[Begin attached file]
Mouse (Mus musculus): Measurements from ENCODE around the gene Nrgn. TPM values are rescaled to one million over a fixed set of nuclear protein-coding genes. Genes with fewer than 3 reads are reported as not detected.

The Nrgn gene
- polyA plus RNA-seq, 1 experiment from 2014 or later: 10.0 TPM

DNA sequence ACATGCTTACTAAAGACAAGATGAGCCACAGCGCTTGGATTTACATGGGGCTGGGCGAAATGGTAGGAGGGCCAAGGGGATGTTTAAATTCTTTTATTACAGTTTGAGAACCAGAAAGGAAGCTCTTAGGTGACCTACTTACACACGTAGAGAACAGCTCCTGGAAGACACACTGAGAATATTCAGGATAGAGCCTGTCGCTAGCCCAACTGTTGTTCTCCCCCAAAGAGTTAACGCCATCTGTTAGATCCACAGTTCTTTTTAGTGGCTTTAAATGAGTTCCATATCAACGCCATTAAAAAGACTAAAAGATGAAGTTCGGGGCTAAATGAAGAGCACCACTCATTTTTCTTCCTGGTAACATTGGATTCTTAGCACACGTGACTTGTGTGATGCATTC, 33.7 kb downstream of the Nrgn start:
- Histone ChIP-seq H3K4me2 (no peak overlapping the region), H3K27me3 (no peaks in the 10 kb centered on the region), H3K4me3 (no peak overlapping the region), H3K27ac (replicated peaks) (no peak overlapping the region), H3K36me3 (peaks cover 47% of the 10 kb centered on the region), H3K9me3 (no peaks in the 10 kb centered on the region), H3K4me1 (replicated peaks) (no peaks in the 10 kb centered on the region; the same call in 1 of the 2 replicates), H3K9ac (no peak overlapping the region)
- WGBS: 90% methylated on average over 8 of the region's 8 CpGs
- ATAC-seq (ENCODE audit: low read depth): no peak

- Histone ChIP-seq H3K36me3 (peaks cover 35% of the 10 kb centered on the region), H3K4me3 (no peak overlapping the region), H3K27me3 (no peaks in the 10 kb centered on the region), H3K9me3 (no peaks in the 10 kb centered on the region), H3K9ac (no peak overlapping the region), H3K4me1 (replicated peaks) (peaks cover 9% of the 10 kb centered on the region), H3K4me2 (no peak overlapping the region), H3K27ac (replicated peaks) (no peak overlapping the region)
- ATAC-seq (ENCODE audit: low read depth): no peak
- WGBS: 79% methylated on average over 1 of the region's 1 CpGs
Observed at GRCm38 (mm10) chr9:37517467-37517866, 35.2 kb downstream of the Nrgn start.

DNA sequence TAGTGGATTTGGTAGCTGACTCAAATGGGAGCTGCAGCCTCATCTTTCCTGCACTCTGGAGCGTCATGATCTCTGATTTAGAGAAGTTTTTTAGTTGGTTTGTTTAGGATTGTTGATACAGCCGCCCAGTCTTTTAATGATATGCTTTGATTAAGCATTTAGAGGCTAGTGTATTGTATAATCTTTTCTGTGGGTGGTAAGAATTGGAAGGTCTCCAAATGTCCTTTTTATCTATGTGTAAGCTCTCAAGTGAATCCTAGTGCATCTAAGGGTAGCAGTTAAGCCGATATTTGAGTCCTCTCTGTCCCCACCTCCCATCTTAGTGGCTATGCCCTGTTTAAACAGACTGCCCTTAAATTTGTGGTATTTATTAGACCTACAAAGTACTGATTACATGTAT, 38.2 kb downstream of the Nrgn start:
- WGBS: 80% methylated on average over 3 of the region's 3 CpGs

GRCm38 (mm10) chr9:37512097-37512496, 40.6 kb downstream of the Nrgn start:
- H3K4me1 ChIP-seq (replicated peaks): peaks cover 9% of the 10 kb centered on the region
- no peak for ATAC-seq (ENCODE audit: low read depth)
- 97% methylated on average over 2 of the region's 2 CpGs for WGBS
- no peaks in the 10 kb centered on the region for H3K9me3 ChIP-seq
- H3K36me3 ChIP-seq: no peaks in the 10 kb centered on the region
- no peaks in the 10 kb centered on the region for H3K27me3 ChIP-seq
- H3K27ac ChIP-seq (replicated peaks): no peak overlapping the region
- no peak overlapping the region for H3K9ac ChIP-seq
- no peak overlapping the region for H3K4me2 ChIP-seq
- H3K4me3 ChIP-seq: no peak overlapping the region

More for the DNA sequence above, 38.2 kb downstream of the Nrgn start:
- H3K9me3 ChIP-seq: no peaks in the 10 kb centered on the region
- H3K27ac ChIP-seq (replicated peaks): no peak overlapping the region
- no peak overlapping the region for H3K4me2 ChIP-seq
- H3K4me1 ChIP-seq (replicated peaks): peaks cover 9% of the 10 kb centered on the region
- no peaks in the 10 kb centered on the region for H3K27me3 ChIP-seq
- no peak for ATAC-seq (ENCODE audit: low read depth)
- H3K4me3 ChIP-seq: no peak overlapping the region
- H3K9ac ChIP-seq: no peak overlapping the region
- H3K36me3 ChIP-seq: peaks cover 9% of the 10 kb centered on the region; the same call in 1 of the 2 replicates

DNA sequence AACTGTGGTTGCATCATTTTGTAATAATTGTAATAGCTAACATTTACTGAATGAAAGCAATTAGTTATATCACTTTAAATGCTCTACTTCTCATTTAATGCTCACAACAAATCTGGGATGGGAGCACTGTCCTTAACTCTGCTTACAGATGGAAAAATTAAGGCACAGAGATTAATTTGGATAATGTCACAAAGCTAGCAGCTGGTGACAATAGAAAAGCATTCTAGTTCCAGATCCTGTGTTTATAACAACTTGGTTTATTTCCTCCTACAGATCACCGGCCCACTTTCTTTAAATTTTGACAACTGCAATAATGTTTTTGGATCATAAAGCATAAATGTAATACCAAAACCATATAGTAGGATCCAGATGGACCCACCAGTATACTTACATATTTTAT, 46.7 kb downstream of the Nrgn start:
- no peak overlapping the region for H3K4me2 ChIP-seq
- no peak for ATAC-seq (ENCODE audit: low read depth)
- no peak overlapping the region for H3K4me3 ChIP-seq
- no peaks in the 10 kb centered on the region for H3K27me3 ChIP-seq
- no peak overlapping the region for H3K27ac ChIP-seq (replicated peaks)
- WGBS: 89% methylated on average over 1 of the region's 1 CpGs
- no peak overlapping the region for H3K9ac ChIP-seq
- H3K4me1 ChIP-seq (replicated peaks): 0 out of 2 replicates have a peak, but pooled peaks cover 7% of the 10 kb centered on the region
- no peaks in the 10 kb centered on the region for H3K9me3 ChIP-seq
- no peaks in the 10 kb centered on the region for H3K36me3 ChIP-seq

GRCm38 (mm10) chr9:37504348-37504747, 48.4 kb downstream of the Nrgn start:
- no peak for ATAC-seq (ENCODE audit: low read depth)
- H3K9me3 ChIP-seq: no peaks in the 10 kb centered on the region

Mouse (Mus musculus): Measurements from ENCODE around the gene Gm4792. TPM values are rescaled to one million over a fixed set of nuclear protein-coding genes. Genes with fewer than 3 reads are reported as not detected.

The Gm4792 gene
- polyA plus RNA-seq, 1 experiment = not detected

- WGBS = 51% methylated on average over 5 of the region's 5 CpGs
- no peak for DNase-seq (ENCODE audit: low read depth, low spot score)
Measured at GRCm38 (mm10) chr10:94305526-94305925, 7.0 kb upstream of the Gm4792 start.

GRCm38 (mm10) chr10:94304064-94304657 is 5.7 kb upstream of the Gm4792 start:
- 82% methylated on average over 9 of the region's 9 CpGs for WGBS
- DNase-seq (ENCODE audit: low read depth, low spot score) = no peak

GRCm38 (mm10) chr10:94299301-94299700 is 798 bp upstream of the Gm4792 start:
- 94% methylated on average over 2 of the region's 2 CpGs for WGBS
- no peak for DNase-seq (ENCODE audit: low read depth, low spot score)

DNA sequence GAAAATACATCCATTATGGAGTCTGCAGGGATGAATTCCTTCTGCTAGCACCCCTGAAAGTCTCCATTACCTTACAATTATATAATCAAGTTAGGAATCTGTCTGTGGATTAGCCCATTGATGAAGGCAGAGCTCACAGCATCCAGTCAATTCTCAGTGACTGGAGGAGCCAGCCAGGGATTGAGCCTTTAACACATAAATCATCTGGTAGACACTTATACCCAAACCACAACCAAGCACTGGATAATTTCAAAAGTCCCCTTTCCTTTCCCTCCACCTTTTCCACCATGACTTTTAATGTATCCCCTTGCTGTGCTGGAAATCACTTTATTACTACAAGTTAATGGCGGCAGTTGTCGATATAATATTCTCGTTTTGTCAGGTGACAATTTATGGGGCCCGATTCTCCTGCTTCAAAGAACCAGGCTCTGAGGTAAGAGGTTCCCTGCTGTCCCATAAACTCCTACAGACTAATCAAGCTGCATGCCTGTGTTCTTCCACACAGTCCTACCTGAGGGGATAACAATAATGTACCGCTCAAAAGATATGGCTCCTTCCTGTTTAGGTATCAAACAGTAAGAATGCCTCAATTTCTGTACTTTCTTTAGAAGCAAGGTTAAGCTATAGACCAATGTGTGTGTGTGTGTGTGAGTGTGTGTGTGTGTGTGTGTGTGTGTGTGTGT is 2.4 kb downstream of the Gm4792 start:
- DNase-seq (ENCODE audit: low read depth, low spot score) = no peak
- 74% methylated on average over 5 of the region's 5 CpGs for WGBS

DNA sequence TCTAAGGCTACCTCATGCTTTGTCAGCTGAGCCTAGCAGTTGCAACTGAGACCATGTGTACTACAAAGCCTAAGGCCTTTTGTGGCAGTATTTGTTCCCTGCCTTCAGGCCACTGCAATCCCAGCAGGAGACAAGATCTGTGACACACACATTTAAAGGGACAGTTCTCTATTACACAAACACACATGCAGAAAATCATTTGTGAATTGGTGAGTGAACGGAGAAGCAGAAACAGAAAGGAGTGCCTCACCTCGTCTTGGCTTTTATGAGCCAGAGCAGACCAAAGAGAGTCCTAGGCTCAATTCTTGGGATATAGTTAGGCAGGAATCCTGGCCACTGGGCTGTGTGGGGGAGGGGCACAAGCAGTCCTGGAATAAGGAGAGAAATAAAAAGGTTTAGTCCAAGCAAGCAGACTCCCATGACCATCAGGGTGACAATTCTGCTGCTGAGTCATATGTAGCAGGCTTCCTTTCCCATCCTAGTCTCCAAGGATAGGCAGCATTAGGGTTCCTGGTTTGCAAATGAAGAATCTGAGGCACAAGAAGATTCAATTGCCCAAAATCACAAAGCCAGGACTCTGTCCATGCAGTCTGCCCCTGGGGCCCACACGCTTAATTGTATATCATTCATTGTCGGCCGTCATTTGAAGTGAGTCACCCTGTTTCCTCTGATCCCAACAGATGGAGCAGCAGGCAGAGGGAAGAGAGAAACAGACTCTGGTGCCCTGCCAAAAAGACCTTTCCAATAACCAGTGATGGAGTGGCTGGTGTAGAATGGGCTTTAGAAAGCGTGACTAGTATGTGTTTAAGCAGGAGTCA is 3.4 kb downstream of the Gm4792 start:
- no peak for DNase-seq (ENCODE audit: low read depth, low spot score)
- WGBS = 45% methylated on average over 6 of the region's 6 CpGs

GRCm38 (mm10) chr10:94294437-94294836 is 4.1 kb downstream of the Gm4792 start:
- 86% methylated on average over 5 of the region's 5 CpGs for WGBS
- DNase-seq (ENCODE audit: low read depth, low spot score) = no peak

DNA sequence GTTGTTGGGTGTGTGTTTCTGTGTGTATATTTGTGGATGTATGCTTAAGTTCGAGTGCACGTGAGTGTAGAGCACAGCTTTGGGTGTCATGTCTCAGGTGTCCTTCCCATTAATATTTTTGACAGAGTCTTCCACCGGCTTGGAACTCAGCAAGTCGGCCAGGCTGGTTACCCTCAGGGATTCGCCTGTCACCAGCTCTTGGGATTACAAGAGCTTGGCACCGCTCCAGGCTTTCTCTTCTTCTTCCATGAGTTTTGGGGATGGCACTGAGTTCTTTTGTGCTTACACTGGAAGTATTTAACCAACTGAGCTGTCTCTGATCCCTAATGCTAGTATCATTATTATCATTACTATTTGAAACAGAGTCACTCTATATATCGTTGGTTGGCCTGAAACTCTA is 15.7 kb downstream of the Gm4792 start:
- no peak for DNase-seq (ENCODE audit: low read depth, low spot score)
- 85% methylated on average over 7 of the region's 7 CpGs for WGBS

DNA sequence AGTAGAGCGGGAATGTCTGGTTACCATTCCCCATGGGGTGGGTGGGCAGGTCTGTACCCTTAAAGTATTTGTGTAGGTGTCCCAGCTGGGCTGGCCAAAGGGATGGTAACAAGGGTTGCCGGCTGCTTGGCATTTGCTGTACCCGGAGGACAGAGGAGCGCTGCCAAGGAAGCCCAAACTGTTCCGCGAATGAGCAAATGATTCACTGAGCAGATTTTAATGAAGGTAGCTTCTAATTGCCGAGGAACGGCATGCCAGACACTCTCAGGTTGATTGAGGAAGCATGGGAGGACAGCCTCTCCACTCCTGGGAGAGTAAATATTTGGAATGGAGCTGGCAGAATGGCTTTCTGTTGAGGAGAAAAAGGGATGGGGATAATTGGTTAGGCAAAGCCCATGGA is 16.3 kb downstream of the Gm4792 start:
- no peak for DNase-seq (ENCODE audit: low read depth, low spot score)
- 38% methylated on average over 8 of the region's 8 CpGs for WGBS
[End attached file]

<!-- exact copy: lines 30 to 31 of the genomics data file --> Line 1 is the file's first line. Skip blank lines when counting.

- no peaks in the 10 kb centered on the region for H3K27me3 ChIP-seq
- no peak for ATAC-seq (ENCODE audit: low read depth)